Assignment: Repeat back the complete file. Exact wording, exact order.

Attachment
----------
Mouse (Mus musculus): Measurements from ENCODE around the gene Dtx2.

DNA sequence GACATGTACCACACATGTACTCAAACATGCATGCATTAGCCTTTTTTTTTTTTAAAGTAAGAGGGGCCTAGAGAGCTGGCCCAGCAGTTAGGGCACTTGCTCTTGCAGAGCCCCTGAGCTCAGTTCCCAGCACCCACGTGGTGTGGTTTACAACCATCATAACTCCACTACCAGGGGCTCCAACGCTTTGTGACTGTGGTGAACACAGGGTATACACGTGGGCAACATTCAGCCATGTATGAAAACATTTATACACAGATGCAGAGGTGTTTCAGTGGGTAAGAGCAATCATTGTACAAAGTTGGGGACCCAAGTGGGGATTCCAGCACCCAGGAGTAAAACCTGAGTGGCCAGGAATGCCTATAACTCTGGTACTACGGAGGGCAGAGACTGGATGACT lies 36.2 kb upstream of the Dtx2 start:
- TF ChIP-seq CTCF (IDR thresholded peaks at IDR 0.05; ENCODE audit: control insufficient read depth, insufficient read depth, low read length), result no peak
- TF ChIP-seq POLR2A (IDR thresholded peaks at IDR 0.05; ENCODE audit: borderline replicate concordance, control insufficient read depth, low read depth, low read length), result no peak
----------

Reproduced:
Mouse (Mus musculus): Measurements from ENCODE around the gene Dtx2.

DNA sequence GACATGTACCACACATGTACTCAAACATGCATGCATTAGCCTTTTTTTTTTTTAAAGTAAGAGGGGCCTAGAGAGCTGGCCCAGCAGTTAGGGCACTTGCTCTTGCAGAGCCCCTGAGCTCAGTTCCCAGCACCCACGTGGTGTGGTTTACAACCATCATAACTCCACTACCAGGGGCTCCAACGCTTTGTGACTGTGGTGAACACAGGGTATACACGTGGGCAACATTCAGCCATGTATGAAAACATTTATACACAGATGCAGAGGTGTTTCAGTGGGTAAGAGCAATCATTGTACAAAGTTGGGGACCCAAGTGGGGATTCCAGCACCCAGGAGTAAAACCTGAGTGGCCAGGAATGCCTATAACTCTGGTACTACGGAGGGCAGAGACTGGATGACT lies 36.2 kb upstream of the Dtx2 start:
- TF ChIP-seq CTCF (IDR thresholded peaks at IDR 0.05; ENCODE audit: control insufficient read depth, insufficient read depth, low read length), result no peak
- TF ChIP-seq POLR2A (IDR thresholded peaks at IDR 0.05; ENCODE audit: borderline replicate concordance, control insufficient read depth, low read depth, low read length), result no peak